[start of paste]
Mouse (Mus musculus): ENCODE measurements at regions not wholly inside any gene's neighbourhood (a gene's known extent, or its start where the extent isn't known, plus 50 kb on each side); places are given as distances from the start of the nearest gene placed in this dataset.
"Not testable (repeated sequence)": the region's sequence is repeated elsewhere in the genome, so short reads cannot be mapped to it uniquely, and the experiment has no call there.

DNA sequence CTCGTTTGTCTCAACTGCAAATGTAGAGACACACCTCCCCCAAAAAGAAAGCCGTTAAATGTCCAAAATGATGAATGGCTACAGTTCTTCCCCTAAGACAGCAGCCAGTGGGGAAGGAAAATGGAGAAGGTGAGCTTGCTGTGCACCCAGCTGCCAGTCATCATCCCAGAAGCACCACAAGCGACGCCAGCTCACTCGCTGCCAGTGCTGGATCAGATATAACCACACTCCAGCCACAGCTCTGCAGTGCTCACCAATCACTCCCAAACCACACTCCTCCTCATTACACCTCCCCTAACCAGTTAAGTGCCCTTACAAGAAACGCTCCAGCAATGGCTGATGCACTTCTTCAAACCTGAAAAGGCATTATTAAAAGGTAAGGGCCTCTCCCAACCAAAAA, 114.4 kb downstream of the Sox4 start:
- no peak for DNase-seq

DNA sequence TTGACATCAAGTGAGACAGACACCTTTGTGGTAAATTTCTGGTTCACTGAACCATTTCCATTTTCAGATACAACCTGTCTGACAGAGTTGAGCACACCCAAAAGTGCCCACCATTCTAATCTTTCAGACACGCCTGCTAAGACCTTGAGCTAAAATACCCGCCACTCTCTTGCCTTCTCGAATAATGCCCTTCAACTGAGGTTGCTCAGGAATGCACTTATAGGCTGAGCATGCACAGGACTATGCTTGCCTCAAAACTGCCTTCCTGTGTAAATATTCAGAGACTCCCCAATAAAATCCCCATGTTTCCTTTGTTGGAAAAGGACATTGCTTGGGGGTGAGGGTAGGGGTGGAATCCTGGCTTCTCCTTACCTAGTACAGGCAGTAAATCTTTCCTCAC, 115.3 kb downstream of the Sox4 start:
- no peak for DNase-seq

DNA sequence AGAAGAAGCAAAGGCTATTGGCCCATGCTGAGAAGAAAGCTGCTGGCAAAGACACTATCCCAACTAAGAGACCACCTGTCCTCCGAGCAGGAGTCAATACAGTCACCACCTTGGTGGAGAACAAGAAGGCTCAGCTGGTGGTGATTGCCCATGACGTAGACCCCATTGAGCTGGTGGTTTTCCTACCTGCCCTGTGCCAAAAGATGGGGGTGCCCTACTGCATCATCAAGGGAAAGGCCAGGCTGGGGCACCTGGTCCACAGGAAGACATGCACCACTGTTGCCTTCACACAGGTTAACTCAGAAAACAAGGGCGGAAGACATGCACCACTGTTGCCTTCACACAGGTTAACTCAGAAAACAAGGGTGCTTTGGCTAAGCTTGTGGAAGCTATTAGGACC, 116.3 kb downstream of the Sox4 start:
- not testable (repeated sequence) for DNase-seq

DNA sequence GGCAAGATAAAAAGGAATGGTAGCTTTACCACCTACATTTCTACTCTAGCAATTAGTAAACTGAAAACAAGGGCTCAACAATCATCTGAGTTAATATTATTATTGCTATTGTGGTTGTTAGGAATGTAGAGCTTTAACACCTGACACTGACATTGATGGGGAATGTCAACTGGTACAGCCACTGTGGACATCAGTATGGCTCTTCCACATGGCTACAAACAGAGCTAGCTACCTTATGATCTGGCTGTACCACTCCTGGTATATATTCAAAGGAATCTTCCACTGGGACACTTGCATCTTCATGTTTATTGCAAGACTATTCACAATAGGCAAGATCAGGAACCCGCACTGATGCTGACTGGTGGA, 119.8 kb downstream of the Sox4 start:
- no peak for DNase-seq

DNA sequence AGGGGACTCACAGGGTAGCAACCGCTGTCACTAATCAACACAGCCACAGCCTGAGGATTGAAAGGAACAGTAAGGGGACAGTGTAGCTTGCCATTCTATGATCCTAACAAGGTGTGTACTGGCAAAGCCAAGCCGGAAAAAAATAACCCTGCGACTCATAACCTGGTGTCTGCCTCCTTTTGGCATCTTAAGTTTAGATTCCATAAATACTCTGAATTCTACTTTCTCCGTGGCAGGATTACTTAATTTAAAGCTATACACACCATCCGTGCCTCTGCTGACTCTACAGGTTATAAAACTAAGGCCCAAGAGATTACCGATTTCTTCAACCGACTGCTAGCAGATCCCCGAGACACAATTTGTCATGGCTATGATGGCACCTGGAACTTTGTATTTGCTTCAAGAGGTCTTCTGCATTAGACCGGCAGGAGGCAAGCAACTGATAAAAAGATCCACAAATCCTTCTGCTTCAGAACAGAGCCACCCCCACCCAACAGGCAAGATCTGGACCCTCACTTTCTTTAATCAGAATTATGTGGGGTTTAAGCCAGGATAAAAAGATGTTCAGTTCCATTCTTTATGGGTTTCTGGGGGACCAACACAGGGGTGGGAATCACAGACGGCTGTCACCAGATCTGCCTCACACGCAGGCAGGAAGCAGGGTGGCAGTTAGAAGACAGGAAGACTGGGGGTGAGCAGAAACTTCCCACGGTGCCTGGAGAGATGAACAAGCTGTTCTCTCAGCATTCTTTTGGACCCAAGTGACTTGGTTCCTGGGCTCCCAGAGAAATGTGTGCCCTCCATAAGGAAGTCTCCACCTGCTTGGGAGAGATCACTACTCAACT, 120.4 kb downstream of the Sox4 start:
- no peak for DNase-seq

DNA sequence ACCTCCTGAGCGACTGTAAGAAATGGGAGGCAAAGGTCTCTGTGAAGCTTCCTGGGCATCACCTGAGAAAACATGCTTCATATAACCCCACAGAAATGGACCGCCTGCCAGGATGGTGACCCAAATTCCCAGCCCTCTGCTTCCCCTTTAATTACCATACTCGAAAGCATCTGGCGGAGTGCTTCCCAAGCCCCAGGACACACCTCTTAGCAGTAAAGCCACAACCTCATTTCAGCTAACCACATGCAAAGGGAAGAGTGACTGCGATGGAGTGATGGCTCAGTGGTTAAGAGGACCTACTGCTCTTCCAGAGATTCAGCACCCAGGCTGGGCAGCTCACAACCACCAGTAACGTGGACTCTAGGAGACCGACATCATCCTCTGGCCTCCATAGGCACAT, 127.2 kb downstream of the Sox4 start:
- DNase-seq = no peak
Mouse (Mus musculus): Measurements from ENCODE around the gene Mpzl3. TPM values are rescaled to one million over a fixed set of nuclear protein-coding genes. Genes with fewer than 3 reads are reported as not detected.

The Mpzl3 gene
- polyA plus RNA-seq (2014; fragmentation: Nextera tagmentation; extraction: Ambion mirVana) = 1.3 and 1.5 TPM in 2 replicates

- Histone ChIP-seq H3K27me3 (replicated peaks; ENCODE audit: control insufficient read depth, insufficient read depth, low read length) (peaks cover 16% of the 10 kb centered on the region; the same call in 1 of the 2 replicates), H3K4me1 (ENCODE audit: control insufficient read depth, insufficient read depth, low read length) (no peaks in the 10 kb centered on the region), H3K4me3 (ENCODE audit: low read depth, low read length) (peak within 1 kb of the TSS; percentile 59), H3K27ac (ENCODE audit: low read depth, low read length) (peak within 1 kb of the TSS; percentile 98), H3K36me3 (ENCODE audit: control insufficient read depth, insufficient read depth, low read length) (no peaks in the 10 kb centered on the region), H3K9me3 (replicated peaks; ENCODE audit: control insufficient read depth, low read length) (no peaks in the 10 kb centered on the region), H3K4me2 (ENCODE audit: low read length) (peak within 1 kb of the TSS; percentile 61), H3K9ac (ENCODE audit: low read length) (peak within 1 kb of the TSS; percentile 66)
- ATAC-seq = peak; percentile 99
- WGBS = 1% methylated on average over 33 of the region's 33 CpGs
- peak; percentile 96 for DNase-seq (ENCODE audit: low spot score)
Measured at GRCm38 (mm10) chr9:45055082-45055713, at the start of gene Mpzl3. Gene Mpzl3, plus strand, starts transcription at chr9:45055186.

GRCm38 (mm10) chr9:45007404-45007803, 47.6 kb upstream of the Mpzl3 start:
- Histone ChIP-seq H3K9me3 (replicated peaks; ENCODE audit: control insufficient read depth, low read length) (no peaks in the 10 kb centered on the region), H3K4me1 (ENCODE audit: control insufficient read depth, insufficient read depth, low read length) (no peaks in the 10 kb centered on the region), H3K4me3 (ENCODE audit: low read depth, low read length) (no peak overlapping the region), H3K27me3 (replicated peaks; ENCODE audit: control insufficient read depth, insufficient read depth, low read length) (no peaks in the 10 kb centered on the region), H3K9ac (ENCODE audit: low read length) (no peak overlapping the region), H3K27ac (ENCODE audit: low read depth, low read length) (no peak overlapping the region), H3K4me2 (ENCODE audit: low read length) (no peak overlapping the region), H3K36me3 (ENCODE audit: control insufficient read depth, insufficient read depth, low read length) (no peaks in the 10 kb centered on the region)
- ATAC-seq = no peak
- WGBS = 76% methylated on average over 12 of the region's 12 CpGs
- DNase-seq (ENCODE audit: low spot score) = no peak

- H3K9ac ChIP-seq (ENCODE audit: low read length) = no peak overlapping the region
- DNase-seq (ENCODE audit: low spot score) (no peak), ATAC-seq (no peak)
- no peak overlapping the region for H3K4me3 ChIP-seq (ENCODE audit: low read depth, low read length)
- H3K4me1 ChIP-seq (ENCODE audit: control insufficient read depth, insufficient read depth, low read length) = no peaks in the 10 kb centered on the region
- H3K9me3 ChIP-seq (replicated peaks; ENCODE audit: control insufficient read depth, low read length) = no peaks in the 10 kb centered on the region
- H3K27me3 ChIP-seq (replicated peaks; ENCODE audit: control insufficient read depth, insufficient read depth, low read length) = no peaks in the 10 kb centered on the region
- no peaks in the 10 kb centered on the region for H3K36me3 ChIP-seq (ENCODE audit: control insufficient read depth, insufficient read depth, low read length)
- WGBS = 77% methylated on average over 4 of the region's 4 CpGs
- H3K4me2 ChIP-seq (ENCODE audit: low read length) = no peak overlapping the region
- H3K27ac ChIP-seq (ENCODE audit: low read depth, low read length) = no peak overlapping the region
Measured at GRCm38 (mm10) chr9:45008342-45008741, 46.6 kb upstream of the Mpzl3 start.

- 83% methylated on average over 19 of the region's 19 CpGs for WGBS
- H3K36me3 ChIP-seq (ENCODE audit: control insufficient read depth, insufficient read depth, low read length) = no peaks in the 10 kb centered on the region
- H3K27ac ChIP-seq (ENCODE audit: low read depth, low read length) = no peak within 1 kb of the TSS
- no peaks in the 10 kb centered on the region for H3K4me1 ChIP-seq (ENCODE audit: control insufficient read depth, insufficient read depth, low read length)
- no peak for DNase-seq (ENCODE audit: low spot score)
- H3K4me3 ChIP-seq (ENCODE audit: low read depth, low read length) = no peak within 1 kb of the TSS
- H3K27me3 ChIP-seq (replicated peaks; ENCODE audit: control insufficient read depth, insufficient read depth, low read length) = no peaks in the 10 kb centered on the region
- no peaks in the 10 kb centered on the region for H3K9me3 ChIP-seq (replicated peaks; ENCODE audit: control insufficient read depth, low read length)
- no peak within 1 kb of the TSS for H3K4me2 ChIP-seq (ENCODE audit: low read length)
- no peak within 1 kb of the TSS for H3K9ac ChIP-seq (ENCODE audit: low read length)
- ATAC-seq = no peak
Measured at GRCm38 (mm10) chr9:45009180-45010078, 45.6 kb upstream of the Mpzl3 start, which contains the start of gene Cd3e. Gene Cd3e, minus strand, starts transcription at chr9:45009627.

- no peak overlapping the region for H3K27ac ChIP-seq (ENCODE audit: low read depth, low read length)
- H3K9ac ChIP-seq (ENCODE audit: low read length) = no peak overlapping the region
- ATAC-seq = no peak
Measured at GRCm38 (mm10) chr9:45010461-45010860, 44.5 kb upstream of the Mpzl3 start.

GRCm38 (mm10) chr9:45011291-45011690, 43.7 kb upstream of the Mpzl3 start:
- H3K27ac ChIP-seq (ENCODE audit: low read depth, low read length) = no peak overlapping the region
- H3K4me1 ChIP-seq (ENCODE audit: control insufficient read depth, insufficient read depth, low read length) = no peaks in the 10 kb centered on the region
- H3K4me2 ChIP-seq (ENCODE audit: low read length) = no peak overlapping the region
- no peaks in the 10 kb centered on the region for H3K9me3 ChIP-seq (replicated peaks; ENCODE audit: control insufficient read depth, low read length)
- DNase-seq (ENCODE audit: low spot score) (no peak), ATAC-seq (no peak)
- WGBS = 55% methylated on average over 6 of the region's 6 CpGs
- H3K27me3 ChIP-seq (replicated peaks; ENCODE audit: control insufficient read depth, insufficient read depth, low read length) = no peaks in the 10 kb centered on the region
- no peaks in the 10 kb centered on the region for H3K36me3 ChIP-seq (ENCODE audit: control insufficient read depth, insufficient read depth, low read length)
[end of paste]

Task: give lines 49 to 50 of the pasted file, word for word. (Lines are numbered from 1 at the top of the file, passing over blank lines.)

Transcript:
- ATAC-seq = no peak
Measured at GRCm38 (mm10) chr9:45009180-45010078, 45.6 kb upstream of the Mpzl3 start, which contains the start of gene Cd3e. Gene Cd3e, minus strand, starts transcription at chr9:45009627.